The sky outside is ashen and rain is streaking the windows of RIM 10, one of the larger low-rise buildings that make up Research In Motion Ltd.’s campus in Waterloo, Ont. Inside a boardroom there, I am waiting for a man facing a much more fearsome storm. Thorsten Heins has a task that now seems far more difficult than it appeared when he was given it just seven months ago: to save RIM from irrelevance.
Everyone knows that time is RIM’s enemy. Everyone knows about the interminable delays in its next product line, BlackBerry 10, which have cost it not only credibility but millions of potential customers. The longer it takes to get it to market, the more ground RIM loses to Apple, Samsung Electronics and other competitors. Many wonder whether the company can even survive; in the days leading up to our meeting, the media pounced on two more takeover rumours, a grim testament to how far RIM has fallen.
But Mr. Heins suggests that rivals, if they are sniffing around, are doing so for a reason. He seems cheerful.
“I’d do the same thing if I were in their shoes,” says RIM’s German-born chief executive officer, refusing to comment specifically on Samsung, IBM or any other of RIM’s alleged suitors.
“The stock price is at a certain level. RIM has a great value proposition that is still in demand … not just given where the price is, but the potential and value of RIM in the future. That’s what drives – if it would be there, let’s assume it – that’s what’s driving the interest.”
RIM’s board is of the view that a turnaround is possible, so it’s not necessary to sell the company. But the market will only wait so long to see proof, which is why Mr. Heins is in a hurry.
“There’s no time for wine during lunch at the moment,” he says. He has insisted on limiting the discussion to 30 minutes, which is why I have arrived bearing coffee, which he takes black, and fresh apple strudel from Sproll’s Fine German Bakery in nearby Kitchener – a town called Berlin until anti-German sentiment during the First World War forced a change.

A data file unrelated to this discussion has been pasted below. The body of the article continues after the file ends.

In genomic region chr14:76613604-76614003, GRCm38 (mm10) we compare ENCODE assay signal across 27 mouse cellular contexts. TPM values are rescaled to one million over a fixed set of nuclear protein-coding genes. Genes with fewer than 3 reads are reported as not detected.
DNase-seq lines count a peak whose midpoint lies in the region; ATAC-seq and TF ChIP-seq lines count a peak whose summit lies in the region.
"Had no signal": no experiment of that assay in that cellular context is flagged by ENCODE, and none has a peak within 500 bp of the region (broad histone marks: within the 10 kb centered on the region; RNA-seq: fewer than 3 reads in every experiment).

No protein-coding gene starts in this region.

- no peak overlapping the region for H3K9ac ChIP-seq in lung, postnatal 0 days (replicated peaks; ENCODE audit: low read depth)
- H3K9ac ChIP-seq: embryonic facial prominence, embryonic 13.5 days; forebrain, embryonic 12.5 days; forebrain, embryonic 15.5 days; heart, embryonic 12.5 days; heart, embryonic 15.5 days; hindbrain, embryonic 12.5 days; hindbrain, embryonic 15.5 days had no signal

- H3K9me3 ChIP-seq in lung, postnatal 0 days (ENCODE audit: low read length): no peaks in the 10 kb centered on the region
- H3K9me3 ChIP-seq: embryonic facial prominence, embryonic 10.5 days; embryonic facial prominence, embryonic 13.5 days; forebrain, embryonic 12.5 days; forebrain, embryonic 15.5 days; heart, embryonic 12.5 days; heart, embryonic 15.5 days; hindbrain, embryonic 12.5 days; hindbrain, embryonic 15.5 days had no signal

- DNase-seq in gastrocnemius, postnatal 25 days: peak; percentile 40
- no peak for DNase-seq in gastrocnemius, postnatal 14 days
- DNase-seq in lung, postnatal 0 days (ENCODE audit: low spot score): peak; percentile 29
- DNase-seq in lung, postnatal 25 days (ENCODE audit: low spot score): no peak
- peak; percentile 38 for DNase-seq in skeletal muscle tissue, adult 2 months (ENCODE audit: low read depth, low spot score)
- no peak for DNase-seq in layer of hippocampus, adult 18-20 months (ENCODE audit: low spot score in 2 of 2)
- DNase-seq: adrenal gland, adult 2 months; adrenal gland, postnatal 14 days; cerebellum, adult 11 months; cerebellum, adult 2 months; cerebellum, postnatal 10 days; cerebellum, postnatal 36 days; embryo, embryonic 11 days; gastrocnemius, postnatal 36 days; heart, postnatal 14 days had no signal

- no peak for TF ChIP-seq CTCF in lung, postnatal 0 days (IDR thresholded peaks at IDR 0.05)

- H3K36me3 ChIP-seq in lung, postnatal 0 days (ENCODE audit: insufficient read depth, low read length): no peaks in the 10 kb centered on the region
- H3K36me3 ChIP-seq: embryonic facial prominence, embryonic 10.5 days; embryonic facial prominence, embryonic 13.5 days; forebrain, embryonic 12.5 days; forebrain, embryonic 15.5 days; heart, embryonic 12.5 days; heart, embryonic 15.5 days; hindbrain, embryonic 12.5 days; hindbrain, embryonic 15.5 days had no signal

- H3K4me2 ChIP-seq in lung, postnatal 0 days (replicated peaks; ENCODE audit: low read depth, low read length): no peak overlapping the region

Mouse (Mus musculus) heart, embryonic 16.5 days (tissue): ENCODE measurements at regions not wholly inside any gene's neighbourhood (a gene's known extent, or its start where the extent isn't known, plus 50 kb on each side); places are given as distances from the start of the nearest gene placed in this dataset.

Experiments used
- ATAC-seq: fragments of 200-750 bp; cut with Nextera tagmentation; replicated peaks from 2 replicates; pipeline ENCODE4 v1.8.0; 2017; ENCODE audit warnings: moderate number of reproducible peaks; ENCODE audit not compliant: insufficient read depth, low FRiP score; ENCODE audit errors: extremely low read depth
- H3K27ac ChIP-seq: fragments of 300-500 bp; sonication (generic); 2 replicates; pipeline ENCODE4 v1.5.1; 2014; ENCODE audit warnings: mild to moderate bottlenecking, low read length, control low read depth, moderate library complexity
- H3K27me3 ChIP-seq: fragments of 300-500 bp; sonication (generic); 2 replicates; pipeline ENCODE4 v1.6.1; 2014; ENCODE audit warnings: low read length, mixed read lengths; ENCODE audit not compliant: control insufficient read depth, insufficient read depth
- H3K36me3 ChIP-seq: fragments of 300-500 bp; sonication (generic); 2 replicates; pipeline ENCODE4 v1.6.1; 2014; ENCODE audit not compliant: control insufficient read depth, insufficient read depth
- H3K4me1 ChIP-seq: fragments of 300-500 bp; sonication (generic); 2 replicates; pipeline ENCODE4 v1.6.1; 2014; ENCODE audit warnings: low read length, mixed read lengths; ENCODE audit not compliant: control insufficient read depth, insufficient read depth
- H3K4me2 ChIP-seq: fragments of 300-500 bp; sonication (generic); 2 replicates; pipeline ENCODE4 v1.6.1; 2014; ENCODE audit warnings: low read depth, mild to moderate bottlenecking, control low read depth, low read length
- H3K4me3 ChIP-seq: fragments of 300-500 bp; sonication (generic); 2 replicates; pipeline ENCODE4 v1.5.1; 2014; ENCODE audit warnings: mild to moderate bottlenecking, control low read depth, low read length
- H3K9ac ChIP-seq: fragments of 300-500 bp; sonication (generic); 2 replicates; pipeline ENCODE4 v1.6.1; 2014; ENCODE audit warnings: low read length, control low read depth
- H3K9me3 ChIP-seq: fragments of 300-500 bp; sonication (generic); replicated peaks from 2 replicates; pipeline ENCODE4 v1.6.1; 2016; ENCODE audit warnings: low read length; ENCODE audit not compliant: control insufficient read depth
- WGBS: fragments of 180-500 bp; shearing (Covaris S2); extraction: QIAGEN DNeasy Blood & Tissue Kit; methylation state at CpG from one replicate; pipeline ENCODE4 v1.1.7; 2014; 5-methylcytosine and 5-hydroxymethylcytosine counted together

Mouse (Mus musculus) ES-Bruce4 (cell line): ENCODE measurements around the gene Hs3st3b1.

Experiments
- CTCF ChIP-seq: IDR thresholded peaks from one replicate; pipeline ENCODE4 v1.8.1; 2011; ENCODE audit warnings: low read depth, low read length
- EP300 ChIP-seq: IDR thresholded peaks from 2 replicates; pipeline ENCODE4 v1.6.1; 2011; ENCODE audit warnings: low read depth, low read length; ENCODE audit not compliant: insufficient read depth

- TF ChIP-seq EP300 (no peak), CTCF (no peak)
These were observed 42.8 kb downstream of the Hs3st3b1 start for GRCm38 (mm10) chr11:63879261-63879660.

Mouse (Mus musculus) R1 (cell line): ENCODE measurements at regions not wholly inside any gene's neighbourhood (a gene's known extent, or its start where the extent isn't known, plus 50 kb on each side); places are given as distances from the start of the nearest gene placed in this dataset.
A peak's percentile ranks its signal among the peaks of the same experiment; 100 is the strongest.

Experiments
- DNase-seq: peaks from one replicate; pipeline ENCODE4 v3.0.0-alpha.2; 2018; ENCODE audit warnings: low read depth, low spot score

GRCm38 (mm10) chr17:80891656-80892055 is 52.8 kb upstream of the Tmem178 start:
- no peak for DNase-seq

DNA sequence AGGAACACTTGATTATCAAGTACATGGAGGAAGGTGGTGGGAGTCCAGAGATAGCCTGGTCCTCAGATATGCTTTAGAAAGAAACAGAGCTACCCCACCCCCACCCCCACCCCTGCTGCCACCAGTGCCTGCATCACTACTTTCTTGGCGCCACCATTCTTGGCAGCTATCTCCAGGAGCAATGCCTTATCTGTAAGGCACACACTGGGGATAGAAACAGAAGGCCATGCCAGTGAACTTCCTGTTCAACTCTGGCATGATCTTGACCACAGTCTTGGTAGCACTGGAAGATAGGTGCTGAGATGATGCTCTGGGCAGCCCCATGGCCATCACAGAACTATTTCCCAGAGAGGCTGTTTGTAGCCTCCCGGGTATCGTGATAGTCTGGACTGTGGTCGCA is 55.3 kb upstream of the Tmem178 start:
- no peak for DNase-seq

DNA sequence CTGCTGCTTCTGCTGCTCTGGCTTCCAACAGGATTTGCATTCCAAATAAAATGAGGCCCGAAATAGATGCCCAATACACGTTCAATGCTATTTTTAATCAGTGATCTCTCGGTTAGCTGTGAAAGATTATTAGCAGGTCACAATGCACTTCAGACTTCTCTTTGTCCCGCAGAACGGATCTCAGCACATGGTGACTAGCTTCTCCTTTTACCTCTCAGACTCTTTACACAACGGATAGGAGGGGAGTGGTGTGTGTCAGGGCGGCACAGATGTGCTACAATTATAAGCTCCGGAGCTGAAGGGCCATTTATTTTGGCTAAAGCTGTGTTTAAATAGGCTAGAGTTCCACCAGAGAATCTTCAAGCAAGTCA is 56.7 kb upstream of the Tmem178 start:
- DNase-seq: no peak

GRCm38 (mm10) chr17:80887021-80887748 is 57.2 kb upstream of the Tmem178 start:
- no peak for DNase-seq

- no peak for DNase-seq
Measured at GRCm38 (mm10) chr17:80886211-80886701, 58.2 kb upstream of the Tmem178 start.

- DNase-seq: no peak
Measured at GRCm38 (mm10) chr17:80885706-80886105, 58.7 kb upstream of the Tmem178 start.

“That’s where my wife buys bread,” he says. “It’s fantastic.” Though I have not come with the warm vanilla sauce and ice cream that are served as toppings in his native Bavaria, Mr. Heins, a lanky, 6-foot-6 man with an athletic build, rimless glasses and a stiff side part in his salt-and-pepper hair, is nevertheless delighted, especially after he spies the raisins that are apparently the hallmark of fine strudel.
Pastries aside, Mr. Heins has little cause to be upbeat. He probably has the toughest corporate job in the country. While he tries to counter the BlackBerry’s vast market share losses in the United States, and growing pressure from Chinese competitors, Mr. Heins is also trying to shave $1-billion from RIM’s operating expenses – in part by laying off 5,000 employees, after the painful exodus of 2,000 last summer.
In 2008, RIM seemed unstoppable, its stock price peaking at about $148. After several poorly received products, the shares are now $6.88. And they have fallen by 56 per cent since Mr. Heins took over in January from long-time co-CEOs Mike Lazaridis and Jim Balsillie. At that price, RIM is worth $3.6-billion, less than half of Apple’s quarterly profit.
For years, the company has proved that Canadian corporations can do more than extract minerals from poor countries and run safe banks – that they can innovate, disrupt and change the way the world works. Conversely, RIM’s decline has fed into paranoia about the state of the country’s competitiveness.
Does Mr. Heins feel the weight of Canada’s expectations?
“Yeah, and rightfully so,” he says. “RIM has proven that out of Canada you can build an iconic, global Top 10 brand, that Canada is capable of pulling high-tech technology and making it into a meaningful product. Yeah, there is this expectation out there. But, by the same token, though, there’s also a lot of support.”